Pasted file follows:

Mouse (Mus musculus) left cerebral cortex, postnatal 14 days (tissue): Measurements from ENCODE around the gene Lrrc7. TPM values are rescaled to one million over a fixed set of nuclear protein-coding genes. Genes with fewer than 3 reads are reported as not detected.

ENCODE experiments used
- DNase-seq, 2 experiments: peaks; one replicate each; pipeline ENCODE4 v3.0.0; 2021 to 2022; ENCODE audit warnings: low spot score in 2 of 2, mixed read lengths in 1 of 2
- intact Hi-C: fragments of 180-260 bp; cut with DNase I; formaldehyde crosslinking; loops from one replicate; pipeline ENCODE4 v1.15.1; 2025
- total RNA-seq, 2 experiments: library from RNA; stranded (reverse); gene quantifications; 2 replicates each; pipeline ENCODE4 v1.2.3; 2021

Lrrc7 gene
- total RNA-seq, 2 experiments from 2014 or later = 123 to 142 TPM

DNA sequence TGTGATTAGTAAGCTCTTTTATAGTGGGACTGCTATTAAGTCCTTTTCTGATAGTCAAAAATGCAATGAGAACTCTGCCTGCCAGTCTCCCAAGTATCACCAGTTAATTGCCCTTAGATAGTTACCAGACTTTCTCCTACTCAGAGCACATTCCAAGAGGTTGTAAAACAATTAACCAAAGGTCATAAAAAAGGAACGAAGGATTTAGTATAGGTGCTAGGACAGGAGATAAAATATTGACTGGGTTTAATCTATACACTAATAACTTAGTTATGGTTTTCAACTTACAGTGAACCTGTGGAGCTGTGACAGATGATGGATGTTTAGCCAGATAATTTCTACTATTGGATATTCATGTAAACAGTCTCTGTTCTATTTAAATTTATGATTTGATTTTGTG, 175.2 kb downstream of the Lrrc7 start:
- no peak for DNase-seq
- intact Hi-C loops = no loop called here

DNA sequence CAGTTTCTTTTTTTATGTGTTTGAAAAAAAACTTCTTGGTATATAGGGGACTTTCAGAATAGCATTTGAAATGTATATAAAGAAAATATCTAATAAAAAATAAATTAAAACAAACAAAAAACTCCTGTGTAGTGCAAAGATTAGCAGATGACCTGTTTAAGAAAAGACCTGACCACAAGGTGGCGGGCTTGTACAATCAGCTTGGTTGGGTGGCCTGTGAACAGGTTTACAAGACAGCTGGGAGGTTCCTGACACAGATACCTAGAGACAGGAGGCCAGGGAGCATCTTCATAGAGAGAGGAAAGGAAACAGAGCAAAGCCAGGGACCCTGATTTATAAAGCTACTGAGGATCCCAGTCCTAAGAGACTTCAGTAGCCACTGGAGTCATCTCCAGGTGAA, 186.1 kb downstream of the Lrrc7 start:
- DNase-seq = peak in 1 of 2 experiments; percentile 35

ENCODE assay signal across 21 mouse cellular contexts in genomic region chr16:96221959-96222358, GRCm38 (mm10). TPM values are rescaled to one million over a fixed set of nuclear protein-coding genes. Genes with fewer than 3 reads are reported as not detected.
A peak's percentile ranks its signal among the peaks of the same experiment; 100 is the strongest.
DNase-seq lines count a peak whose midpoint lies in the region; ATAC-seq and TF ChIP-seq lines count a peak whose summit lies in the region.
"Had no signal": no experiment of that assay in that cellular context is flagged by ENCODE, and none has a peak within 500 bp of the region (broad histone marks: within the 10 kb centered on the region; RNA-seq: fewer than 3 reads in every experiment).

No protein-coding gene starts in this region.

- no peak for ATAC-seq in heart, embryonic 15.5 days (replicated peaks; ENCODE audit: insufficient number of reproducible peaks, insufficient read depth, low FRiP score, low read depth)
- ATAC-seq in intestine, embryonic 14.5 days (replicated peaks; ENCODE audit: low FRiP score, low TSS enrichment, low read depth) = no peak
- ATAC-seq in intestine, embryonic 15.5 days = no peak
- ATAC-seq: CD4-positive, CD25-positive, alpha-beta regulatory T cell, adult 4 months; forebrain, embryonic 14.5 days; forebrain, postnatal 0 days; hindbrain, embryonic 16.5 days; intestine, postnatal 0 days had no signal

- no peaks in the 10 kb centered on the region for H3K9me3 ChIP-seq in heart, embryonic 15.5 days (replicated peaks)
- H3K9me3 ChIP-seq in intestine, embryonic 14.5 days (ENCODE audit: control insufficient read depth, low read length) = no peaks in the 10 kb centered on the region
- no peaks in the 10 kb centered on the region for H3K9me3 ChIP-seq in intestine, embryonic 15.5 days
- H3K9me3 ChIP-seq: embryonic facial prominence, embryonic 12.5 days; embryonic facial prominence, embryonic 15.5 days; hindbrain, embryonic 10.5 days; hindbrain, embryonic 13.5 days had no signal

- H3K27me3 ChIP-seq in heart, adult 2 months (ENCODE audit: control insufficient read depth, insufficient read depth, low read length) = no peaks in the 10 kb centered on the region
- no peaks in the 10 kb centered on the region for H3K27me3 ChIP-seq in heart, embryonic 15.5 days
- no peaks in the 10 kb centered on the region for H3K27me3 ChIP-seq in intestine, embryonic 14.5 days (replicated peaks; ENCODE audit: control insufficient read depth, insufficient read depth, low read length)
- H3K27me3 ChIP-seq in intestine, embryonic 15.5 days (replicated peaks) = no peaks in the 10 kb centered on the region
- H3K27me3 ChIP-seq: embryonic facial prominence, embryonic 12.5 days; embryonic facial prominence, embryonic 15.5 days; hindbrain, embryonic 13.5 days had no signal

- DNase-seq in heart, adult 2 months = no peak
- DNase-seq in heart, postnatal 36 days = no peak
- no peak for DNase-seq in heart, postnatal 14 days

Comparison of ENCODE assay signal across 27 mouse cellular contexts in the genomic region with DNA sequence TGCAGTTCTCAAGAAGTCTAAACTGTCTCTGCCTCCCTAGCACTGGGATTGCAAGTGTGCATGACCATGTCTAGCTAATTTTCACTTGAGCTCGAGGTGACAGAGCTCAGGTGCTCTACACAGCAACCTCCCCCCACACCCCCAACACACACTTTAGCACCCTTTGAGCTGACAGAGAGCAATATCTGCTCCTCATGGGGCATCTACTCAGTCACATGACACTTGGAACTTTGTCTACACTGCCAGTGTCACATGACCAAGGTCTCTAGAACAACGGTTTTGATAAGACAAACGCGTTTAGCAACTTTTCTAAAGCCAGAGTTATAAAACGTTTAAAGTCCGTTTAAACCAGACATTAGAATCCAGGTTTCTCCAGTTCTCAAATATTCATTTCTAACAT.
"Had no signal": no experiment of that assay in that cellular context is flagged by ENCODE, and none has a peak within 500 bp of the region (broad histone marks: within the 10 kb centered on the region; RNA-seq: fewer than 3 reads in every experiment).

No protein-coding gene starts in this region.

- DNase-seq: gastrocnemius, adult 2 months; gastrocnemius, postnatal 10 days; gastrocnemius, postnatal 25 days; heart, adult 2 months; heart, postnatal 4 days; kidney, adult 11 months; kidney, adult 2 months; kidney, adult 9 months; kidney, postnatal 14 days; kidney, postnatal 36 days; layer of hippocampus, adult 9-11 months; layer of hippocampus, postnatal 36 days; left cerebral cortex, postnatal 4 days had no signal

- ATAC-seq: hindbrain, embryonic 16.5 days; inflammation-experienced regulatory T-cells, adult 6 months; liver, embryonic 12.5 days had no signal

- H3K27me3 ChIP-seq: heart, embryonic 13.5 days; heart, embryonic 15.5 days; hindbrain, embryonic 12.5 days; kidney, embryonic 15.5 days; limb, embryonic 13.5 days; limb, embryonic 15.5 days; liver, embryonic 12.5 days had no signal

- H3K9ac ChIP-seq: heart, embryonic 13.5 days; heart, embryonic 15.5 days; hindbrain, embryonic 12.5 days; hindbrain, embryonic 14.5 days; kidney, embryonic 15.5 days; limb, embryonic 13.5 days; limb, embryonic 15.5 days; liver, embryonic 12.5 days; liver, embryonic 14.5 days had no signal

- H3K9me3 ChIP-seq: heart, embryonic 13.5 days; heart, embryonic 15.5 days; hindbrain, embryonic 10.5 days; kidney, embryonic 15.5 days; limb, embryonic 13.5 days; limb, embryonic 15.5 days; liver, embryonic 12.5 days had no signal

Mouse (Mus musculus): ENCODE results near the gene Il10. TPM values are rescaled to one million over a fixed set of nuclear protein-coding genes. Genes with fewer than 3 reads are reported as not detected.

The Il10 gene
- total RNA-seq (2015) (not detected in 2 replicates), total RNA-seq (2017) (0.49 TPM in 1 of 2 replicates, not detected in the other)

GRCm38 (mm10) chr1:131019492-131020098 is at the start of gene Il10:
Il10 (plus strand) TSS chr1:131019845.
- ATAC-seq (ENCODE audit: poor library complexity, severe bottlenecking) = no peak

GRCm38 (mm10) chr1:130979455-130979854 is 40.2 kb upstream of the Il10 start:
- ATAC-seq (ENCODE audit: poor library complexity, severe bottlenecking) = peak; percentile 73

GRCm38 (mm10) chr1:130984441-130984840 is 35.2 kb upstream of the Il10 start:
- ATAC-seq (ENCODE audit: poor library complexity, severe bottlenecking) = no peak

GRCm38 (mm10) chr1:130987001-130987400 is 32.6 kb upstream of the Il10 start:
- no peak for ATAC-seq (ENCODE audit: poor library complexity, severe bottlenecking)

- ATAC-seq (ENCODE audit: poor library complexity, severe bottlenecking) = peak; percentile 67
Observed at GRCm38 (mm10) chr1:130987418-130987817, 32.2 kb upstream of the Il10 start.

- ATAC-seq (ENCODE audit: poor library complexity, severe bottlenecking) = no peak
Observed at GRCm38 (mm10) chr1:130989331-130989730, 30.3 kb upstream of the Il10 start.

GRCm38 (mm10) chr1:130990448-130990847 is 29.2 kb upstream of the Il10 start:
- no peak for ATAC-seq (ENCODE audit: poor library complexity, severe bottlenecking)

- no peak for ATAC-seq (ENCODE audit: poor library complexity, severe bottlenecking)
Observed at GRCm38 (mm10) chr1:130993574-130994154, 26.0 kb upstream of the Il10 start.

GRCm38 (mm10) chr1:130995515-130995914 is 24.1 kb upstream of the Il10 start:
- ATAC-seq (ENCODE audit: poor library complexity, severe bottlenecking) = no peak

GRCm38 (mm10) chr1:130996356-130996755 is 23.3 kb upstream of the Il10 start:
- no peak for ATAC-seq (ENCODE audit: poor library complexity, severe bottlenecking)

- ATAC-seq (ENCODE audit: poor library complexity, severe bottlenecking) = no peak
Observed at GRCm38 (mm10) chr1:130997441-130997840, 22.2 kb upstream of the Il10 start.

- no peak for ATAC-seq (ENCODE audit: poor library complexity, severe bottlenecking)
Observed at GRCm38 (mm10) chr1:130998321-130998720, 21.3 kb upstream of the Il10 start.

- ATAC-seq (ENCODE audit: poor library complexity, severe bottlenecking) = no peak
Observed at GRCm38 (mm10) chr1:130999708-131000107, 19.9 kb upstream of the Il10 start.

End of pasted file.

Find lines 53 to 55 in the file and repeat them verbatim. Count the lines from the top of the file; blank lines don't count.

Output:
- no peak for ATAC-seq (ENCODE audit: poor library complexity, severe bottlenecking)

- ATAC-seq (ENCODE audit: poor library complexity, severe bottlenecking) = peak; percentile 67
Observed at GRCm38 (mm10) chr1:130987418-130987817, 32.2 kb upstream of the Il10 start.